I found this recipe by The Wellness Mama and adjusted it just slightly:
  • 1/4 cup coconut milk (I use canned, regular stuff from the bottom shelf of Target)
  • 1/3 cup castile soap (I use peppermint Dr. Bronners)
  • 5 drops of peppermint essential oil (way less than what she recommends - the soap's scent is strong enough)
  • Pinch of baking soda (just cuz I really do love how it makes my scalp feel)
I did NOT add vitamin E (it's optional but I didn't have any, you know, lyin around). I also have not tried adding olive oil yet, but think that would help with some of the dryness.

I mixed up all my ingredients and tossed 'em in a blue clearance-priced hand soap bottle from - you guessed it -  Target. Baddahbing baddahboom. 

I wash my hair on Wednesdays and Sundays, using a very small amount. This shampoo goes suds-to-tha-wall like a mother trucker - very foamy stuff. Also the peppermint castile soap tingles, something I didn't expect, for some reason. Very minty-fresh and so clean-clean.

I use an apple cider vinegar rinse afterwards as a detangler and shine-enhancer. I just pour a couple tablespoons of vinegar into a squirt bottle and fill it up the rest of the way with tap water. Apple cider vinegar truly is an amazing detangler, I had no idea. And while it does smell in the shower, your hair does NOT smell like vinegar afterwards.

I started using a boar-hair brush to help distribute the natural oil in my hair. I brush before I get in the shower, but never afterward while the hair is wet. I also brush in the mornings every-other day or so, when I can remember to do it or want to style it later.....although, let's be honest, my version of styling these days is just wearing my hair down, naked and maybe only slightly curled at the ends. Fancy Jen - lookout!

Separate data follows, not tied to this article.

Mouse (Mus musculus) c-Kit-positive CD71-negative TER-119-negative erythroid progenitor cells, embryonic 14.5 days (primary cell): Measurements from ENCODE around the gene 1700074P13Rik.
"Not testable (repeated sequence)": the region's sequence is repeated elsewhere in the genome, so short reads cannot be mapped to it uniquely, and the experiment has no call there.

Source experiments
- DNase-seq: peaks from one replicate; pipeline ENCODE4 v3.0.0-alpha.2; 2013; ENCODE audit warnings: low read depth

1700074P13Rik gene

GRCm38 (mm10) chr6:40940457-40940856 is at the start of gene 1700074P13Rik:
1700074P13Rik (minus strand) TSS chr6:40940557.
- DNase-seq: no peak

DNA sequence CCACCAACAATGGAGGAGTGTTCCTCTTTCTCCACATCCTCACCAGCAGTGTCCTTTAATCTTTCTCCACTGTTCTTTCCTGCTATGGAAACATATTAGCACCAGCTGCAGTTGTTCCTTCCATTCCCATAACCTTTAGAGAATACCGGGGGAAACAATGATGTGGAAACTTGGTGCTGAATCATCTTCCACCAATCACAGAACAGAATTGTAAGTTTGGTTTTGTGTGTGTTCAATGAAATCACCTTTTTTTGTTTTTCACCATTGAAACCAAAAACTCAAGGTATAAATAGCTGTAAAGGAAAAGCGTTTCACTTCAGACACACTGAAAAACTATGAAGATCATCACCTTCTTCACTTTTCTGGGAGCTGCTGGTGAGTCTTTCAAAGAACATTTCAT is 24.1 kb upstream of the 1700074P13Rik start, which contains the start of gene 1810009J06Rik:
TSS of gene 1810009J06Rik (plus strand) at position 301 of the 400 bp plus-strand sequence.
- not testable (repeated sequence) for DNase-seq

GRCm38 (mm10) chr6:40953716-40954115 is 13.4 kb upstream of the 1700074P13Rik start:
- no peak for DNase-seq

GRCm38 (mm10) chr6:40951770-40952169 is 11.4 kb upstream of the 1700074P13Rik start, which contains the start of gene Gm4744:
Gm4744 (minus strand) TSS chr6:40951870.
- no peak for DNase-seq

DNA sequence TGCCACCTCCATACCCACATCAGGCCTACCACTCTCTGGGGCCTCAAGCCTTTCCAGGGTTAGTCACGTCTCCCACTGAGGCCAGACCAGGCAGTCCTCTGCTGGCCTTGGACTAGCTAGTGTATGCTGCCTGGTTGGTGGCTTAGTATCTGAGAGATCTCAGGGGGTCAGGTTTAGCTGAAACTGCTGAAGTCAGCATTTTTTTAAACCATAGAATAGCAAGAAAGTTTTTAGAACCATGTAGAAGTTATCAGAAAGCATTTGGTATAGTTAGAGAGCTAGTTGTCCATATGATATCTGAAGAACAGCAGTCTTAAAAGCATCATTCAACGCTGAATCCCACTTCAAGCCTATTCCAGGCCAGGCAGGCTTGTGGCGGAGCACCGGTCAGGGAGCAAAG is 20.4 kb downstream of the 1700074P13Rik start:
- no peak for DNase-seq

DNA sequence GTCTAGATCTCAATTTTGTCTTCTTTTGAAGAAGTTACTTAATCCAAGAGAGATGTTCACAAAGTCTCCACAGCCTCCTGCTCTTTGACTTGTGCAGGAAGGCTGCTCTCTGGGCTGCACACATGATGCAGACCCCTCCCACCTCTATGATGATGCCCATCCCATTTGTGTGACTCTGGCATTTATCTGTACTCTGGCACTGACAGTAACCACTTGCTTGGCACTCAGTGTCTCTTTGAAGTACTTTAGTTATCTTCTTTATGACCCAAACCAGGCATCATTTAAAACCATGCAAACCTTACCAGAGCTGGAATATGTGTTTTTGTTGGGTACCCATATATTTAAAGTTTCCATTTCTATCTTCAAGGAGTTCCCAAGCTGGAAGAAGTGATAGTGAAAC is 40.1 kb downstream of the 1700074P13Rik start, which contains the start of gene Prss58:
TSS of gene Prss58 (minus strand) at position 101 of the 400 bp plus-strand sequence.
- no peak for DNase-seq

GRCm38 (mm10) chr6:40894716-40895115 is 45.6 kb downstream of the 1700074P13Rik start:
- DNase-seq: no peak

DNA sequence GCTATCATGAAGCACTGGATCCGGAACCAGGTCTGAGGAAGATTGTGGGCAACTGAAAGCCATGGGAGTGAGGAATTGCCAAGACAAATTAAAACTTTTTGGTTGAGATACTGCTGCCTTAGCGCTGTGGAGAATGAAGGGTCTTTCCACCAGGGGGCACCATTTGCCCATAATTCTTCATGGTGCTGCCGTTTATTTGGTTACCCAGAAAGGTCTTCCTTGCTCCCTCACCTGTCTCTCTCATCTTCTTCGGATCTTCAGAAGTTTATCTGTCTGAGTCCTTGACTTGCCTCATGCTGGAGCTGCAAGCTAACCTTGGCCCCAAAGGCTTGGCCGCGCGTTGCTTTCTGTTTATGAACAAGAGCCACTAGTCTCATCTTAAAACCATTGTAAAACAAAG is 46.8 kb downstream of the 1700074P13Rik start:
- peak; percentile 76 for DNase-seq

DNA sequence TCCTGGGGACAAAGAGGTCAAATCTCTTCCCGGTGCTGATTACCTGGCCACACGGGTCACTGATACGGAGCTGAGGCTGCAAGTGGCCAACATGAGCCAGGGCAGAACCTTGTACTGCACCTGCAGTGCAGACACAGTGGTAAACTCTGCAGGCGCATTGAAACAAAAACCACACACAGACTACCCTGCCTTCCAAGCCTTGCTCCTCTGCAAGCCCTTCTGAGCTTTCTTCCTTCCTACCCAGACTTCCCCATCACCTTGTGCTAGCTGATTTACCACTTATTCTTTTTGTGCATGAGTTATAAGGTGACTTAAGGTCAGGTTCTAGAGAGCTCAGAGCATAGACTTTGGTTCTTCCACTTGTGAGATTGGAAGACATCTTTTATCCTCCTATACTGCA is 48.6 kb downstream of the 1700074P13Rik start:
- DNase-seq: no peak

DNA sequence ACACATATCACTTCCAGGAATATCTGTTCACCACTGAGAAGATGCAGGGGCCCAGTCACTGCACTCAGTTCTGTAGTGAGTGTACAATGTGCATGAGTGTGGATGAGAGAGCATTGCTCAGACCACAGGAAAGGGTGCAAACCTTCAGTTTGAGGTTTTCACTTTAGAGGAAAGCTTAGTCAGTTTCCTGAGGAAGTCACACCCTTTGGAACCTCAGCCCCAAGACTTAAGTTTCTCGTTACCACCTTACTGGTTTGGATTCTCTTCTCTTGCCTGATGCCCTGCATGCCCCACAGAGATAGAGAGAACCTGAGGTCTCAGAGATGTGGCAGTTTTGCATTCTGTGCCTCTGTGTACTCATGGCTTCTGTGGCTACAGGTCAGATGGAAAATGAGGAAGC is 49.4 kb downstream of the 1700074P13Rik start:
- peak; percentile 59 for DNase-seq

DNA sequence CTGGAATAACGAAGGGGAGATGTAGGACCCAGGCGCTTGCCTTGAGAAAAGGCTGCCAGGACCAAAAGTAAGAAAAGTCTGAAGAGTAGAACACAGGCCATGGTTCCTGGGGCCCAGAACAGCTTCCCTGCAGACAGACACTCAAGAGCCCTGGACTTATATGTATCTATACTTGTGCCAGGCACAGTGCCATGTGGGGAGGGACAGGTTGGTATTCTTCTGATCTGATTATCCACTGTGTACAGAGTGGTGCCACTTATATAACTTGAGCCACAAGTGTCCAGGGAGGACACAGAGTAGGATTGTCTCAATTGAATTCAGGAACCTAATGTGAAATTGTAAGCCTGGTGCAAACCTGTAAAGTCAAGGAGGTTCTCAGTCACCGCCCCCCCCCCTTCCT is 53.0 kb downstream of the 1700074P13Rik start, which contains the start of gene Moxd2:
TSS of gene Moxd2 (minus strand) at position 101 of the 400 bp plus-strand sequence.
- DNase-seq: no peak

The Cost
So I'm going to give it to you straight. With the amount of cheap shampoo there is out there, including the Suave Kids brand I let my kids use up until recently, there's no way you're going to spend less making your own shampoo. If you go no-poo, maybe....but if you're using one of those 2-in-1 shampoo and conditioner products that cost $1.99 at WalMart, don't expect to pay less for the homemade shampoo ingredients. It won't happen. 

My old shampoo cost $6.69 for 33.8 ounces, or $0.20 per ounce.

My homemade shampoo, with all ingredients added up and divided out according to the recipe, costs $0.99 per ounce - a difference of $0.79 an ounce....which means if I were to buy it like I did the old stuff, it would cost me more than $26 for the same amount of product.


But allow me to walk you through the way I justify this expense in my head....

#1) I use less product with each wash
#2) I wash less
#3) I don't need to buy add-in products (mousse, foam, leave-ins, masks, whatever)